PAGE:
When Pass App arrived in Cambodia, it brought with it a new fleet of apes or rickshaws – enclosed three-wheeler vehicles that are very different to traditional Khmer tuk tuks. I like riding in these much better, as you feel less exposed.
Overall, using Pass App Cambodia has made my time here so much easier. However, there are some downsides to the platform, too.
- There’s no option to pre-order a ride – you can only instant book.
- You can only make payment in cash. Unlike Grab, you can’t link your credit card to your account. (Local users can connect with Wing.)
- The company’s reporting and feedback mechanisms are very weak (although I expect this will improve with time).
Is Pass App safe?
In my mind, travelling with a tuk tuk booked through Pass App is no different to hailing a driver off the street. If anything, I feel safer knowing my route is being tracked and my driver knows exactly where they should be heading.
With Pass App, you have the option to add an emergency SOS contact to your profile. I also advise against adding a profile photo (there’s no need), and recommend using a nickname rather than your full name (I use ‘Em’ to make it less obvious that it’s a barang ordering the car!). Before you leave Cambodia, remember to delete your account.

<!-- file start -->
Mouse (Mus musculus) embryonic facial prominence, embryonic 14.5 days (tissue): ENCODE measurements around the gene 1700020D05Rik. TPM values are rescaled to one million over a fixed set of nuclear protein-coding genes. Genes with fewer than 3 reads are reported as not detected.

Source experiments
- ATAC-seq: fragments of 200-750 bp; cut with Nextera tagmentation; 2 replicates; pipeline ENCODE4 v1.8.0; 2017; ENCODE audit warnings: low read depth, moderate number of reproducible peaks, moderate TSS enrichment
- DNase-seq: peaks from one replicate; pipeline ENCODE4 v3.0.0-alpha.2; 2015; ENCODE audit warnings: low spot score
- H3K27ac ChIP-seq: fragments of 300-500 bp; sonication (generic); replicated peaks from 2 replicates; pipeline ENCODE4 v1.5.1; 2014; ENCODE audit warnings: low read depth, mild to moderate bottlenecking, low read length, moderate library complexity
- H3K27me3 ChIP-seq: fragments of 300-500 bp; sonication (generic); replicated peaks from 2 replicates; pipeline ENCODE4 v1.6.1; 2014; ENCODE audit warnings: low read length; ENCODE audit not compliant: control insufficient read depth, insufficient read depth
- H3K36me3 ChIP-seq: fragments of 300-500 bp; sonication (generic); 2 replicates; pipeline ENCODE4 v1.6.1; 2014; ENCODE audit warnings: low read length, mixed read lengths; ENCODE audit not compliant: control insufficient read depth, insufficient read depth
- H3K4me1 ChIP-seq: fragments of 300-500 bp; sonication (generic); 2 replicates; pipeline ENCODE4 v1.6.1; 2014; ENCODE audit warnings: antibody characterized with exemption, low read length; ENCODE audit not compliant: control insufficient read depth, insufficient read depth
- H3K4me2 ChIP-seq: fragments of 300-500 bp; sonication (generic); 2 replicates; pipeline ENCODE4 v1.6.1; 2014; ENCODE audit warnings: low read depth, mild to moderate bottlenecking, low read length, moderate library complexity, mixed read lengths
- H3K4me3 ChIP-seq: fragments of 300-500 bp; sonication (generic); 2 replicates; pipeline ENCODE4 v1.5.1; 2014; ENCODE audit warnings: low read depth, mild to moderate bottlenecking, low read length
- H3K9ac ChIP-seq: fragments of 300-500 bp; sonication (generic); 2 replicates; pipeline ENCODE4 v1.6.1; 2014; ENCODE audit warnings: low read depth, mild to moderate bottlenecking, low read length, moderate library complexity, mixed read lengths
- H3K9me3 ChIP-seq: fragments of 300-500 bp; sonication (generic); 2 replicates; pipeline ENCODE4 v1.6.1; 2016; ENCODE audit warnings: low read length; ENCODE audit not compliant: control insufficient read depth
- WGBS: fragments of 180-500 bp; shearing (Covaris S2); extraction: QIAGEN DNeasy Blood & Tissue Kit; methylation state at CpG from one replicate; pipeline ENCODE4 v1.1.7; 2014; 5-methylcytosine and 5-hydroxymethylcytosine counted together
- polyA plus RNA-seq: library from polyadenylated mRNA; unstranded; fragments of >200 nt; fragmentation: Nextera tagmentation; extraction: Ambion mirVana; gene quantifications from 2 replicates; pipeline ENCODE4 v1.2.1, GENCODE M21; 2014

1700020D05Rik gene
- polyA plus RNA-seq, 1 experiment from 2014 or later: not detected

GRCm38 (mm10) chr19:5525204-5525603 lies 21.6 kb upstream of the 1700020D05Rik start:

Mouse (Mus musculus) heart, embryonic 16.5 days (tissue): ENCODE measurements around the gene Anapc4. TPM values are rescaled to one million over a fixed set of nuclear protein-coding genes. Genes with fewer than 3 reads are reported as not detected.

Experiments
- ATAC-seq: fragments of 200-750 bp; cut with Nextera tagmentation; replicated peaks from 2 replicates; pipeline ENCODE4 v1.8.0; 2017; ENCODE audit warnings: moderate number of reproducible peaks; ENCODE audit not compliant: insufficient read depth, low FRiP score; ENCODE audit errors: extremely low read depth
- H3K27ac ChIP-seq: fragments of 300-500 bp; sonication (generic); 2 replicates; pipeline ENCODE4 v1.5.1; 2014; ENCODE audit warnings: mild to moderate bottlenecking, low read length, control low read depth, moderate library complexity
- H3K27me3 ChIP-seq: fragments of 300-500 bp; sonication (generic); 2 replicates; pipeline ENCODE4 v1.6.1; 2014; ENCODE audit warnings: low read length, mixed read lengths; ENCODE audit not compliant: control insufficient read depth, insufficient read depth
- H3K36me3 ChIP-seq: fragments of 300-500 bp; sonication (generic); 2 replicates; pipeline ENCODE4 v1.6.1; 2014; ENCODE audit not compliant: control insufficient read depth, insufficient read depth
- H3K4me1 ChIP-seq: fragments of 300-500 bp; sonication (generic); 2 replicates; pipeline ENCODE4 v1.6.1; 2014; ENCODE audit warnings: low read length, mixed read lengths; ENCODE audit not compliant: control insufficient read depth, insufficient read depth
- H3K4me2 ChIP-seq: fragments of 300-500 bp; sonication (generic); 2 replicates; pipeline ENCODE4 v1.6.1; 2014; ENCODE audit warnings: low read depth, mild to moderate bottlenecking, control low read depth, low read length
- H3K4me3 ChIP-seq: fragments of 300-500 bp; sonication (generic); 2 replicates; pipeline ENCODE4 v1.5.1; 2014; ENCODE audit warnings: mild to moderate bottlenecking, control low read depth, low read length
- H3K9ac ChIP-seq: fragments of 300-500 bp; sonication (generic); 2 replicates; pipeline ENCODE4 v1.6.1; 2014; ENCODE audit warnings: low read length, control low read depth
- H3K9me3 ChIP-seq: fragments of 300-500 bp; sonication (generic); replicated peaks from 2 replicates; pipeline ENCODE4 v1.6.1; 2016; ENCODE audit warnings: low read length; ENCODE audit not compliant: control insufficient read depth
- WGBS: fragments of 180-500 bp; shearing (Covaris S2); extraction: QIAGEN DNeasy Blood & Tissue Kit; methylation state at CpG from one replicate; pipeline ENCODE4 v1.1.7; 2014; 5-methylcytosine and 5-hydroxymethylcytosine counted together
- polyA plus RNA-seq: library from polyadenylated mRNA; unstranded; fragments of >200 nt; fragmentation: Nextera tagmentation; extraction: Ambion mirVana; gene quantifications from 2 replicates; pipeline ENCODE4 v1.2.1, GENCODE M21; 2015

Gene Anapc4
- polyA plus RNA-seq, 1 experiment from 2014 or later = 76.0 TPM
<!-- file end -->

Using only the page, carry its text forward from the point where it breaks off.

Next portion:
Pickpockets are still a big problem in some cities in Cambodia, and it’s not uncommon for people (especially tourists, but locals too) to be targeted while they’re riding in a tuk tuk.
General safety tips when using tuk tuks in Cambodia
- If you’re alone, sit in the centre of the seat, not pressed up against either side.
- Hold your belongings firmly on your lap. Put suitcases or larger bags directly at your feet. This is especially important when travelling to and from the airport (sadly, it’s common for people to be targeted on this route).
- Keep your phone and wallet inside your bag during the ride.